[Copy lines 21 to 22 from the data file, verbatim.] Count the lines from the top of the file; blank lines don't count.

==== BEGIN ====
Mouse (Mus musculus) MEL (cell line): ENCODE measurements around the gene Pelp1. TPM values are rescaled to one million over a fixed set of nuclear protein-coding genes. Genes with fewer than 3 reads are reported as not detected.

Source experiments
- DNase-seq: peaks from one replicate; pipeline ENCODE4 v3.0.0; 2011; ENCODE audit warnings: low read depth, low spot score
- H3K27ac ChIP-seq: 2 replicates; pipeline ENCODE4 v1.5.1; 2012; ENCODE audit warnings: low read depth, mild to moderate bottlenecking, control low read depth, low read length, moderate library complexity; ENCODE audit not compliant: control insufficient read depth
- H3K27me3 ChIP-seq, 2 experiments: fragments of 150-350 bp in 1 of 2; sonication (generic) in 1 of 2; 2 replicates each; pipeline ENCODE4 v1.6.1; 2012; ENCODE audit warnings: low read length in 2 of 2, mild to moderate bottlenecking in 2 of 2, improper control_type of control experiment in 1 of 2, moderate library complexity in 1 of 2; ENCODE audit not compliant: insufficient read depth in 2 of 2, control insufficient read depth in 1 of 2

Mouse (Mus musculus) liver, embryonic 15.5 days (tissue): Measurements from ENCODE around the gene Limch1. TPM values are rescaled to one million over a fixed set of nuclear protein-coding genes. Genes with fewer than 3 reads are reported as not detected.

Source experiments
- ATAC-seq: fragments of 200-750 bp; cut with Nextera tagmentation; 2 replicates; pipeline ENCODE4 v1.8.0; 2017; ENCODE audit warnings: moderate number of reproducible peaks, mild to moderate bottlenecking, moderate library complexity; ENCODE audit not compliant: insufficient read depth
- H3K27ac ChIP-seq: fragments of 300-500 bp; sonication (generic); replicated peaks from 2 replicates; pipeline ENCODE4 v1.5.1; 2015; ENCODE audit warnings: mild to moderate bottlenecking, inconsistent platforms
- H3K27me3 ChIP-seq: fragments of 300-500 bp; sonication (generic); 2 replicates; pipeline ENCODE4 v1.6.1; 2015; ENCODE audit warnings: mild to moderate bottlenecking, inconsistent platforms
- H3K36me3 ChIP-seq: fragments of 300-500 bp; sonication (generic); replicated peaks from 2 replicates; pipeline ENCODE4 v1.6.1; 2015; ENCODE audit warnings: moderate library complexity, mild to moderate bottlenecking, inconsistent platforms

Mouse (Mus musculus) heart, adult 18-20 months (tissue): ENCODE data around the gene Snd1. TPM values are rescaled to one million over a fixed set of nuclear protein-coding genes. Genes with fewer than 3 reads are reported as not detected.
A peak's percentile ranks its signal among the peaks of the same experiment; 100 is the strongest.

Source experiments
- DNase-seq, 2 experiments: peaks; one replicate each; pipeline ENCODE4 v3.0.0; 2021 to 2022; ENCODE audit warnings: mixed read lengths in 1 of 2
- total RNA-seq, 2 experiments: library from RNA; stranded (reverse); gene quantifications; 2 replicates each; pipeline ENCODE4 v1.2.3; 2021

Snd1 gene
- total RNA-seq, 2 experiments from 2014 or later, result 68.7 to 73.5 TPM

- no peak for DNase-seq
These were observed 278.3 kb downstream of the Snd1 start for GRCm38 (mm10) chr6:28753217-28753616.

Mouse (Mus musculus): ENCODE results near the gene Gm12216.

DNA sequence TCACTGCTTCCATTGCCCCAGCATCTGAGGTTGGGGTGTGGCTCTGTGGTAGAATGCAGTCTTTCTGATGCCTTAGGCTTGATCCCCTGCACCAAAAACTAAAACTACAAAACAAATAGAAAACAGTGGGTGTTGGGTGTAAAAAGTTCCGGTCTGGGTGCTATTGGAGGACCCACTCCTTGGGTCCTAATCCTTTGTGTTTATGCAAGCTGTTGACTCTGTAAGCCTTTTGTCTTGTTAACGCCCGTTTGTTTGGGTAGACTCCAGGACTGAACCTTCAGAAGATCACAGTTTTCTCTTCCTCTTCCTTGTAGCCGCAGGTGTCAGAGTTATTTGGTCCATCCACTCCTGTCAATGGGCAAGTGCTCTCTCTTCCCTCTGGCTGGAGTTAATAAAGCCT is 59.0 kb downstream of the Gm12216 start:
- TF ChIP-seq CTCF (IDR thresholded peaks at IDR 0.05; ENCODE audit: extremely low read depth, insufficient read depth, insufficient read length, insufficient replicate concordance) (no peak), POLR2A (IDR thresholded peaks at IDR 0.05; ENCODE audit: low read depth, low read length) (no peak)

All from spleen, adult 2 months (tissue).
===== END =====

Mouse (Mus musculus): ENCODE results near the gene Gm12216.

DNA sequence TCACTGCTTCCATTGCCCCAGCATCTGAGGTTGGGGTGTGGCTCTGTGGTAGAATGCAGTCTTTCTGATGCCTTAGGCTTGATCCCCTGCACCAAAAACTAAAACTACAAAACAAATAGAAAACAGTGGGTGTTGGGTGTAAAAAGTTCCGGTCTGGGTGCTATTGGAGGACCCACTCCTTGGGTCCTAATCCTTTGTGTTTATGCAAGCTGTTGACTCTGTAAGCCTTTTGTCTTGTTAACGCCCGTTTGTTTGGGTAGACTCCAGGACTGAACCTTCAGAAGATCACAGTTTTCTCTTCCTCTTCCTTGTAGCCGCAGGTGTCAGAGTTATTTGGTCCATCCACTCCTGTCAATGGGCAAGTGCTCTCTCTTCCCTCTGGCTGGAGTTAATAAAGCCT is 59.0 kb downstream of the Gm12216 start: